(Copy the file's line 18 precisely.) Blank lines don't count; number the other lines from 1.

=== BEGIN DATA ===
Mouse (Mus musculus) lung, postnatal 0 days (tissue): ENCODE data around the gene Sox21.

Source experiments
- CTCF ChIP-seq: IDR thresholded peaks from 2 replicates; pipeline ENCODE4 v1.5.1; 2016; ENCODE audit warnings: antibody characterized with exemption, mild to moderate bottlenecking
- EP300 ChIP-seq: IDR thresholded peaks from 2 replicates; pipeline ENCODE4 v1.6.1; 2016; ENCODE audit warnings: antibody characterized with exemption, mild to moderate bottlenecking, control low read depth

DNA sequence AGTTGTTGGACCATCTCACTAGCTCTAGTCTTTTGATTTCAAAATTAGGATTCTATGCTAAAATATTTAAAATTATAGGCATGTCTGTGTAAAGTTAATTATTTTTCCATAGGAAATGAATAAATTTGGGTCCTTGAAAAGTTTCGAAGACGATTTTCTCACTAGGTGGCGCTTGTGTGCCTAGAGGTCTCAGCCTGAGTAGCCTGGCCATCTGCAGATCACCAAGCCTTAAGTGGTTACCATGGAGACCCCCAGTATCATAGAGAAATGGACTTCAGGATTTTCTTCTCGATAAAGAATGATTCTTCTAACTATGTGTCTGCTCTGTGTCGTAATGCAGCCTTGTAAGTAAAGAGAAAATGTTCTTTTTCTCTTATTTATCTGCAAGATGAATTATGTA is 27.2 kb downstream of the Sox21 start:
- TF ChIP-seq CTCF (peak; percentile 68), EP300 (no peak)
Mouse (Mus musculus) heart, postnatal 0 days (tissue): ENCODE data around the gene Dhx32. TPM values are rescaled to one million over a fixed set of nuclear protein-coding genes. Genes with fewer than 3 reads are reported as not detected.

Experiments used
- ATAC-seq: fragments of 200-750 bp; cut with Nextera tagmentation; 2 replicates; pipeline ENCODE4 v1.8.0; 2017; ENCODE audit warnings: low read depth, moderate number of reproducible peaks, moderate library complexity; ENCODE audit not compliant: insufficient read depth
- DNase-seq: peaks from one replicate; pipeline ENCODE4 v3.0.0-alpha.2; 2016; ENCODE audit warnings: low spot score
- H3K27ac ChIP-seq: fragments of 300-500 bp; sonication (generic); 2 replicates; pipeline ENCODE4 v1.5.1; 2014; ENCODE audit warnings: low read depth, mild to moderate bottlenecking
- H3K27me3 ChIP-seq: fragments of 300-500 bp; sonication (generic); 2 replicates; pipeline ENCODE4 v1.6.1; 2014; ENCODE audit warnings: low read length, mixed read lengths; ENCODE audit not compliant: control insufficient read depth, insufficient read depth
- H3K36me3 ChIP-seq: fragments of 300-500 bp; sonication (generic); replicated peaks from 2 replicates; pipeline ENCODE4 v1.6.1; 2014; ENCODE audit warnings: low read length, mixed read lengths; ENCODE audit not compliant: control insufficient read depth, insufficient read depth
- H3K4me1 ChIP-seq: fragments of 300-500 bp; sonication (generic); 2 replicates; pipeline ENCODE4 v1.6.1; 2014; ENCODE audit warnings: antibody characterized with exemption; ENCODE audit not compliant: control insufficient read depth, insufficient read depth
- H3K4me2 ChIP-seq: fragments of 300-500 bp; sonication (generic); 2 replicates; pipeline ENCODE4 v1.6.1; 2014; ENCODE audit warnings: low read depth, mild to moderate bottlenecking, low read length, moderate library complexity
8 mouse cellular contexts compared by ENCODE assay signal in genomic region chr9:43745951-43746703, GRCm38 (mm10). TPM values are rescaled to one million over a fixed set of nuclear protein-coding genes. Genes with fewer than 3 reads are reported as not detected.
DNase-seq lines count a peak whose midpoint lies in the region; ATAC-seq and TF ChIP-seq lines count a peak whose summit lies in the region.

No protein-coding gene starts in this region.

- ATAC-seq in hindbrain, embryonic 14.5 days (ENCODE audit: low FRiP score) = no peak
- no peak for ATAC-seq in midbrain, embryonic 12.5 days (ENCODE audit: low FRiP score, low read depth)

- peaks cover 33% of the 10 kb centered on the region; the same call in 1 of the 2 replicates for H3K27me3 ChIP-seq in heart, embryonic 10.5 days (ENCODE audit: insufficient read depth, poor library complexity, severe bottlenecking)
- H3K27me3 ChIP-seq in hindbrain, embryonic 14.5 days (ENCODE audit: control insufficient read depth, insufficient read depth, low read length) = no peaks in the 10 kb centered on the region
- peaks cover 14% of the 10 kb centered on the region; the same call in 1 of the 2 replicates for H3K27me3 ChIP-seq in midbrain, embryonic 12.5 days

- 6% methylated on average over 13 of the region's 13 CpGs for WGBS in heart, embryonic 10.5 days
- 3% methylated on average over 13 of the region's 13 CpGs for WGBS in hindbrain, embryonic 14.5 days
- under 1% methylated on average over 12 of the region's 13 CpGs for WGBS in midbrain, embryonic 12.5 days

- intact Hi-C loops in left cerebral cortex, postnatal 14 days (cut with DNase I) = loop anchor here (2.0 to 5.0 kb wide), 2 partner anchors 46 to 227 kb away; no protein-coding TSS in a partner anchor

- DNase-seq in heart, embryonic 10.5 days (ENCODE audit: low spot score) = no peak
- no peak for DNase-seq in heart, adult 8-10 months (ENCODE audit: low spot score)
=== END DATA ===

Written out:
No protein-coding gene starts in this region.